NJ Moves Ahead with Sports Betting Plan [AUDIO]
State officials have issued regulations to New Jersey racetracks and casinos – to allow them to set up sports betting operations beginning in September.
Last November, Jersey voters approved a sports betting referendum, by a margin of 2-to-1, then the legislature passed a sports gambling bill, and Governor Chris Christie signed it a short time later.
During his latest town hall meeting in Piscataway, Christie said the just-released rules, “allow folks at our racetracks in the state – Meadowlands and Monmouth , Freehold – and our casinos – to start to build out for sports gambling… we know this is happening all over the country – and I don’t understand why Congress thinks that only Nevada has the right- and there’s three other states that have a diminished right – but the other 46 have no right at all to have sports gambling.”
Christie points out, “It’s happening around us every day – the NFL is complicit in issuing point spreads as is the NBA, and the NHL…so I think we should take this out from the underground – legalize that.”
He adds legalizing sports betting would provide at least an additional 100 million dollars a year for the state, and also, “in the regulations that we passed, we said that 50 percent of any revenue that the state gets from that has to go to compulsive gambling programs – we know that we get people who are already compulsive gamblers illegally – if we make it legal we’ll probably have as many or more – so we need to deal with that issue.”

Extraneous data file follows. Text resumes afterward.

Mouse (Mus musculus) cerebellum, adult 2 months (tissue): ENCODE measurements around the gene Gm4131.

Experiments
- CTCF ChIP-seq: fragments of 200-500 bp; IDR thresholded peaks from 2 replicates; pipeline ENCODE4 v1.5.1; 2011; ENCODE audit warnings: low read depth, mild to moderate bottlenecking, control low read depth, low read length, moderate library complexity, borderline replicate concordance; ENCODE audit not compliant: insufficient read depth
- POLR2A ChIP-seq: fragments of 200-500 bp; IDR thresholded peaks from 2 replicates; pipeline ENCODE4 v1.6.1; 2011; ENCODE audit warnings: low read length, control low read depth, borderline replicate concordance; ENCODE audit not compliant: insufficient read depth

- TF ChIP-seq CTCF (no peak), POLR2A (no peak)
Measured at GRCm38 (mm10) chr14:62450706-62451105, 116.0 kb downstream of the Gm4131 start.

Christie also says sports betting, “would be a good thing- we’ve issued the regulations – I am sure I’m going to get sued – to try to stop it – and then we’ll fight it out in federal court and see where it lands.”
State Senator Ray Lesniak, the legislative lead sponsor to legalize sports wagering in the Garden State, says, “the move by the Christie Administration represents one of the final steps in our long journey towards the repeal of an unfair, and ultimately, unconstitutional ban on sports wagering …to those with a vested interest in the status quo – the professional sports organizations who take a hypocritical stance that wagering will ruin the purity of the game, and the Nevada-based gaming conglomerates that have enjoyed that state’s stranglehold on sports wagering for the last twenty years – I respectfully say, ‘Bring it on.'”